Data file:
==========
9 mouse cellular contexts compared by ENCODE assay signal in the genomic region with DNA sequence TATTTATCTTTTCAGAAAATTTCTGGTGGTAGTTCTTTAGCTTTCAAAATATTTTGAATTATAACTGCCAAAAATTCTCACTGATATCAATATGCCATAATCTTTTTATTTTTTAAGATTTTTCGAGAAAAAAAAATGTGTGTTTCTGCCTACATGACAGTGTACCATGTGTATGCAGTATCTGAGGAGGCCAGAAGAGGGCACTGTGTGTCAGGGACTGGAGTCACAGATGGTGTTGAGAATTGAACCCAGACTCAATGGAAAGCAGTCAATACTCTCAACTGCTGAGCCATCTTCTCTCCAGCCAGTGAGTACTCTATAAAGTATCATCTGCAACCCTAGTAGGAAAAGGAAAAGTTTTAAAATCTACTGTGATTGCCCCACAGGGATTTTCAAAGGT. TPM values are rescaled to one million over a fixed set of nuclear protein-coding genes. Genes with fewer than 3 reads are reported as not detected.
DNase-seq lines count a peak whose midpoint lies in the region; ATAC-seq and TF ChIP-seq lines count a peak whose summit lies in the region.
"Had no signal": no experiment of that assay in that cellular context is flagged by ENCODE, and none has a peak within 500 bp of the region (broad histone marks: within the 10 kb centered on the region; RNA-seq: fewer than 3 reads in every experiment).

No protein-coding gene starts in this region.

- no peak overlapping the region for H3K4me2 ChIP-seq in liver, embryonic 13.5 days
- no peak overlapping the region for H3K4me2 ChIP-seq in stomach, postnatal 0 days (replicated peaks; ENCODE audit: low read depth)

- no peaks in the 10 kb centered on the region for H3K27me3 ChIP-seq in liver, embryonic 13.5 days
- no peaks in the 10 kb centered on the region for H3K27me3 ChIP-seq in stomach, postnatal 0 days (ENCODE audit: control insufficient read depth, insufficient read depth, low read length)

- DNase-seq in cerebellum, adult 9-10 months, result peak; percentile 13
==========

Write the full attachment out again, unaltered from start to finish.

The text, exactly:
9 mouse cellular contexts compared by ENCODE assay signal in the genomic region with DNA sequence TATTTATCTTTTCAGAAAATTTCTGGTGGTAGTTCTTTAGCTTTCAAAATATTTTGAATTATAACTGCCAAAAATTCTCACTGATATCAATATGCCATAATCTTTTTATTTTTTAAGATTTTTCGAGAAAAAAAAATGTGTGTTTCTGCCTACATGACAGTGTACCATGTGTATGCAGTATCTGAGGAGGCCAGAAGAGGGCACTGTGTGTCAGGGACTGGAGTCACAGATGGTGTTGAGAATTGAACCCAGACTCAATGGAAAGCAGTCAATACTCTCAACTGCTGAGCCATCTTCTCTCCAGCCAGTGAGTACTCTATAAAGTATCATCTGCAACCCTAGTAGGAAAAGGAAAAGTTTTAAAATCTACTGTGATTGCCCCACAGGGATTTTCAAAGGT. TPM values are rescaled to one million over a fixed set of nuclear protein-coding genes. Genes with fewer than 3 reads are reported as not detected.
DNase-seq lines count a peak whose midpoint lies in the region; ATAC-seq and TF ChIP-seq lines count a peak whose summit lies in the region.
"Had no signal": no experiment of that assay in that cellular context is flagged by ENCODE, and none has a peak within 500 bp of the region (broad histone marks: within the 10 kb centered on the region; RNA-seq: fewer than 3 reads in every experiment).

No protein-coding gene starts in this region.

- no peak overlapping the region for H3K4me2 ChIP-seq in liver, embryonic 13.5 days
- no peak overlapping the region for H3K4me2 ChIP-seq in stomach, postnatal 0 days (replicated peaks; ENCODE audit: low read depth)

- no peaks in the 10 kb centered on the region for H3K27me3 ChIP-seq in liver, embryonic 13.5 days
- no peaks in the 10 kb centered on the region for H3K27me3 ChIP-seq in stomach, postnatal 0 days (ENCODE audit: control insufficient read depth, insufficient read depth, low read length)

- DNase-seq in cerebellum, adult 9-10 months, result peak; percentile 13